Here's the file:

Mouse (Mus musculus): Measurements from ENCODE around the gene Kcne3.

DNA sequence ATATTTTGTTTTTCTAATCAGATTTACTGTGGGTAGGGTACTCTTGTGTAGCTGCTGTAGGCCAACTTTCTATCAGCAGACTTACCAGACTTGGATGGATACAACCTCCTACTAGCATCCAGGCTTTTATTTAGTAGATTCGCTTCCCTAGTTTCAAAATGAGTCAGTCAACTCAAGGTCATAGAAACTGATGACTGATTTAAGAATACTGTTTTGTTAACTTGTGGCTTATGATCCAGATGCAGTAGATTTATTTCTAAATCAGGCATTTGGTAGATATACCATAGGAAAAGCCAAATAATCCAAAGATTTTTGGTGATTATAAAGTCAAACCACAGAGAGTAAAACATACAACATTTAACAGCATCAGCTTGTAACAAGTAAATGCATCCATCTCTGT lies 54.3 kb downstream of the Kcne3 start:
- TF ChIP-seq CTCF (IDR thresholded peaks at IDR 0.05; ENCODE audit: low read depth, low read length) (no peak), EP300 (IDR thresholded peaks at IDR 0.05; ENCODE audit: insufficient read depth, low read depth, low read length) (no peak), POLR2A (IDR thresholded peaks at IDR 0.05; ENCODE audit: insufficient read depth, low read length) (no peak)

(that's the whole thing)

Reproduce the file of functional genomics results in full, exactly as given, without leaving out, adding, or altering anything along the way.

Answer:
Mouse (Mus musculus): Measurements from ENCODE around the gene Kcne3.

DNA sequence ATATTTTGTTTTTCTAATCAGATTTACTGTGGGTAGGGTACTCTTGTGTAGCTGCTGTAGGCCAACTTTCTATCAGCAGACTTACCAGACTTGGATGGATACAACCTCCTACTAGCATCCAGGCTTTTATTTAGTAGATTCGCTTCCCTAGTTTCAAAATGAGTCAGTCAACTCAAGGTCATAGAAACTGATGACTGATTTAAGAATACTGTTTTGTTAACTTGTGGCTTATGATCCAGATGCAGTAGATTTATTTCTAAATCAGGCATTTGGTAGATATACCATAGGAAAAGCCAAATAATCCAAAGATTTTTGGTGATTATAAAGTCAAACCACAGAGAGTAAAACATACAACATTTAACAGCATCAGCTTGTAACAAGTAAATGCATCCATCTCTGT lies 54.3 kb downstream of the Kcne3 start:
- TF ChIP-seq CTCF (IDR thresholded peaks at IDR 0.05; ENCODE audit: low read depth, low read length) (no peak), EP300 (IDR thresholded peaks at IDR 0.05; ENCODE audit: insufficient read depth, low read depth, low read length) (no peak), POLR2A (IDR thresholded peaks at IDR 0.05; ENCODE audit: insufficient read depth, low read length) (no peak)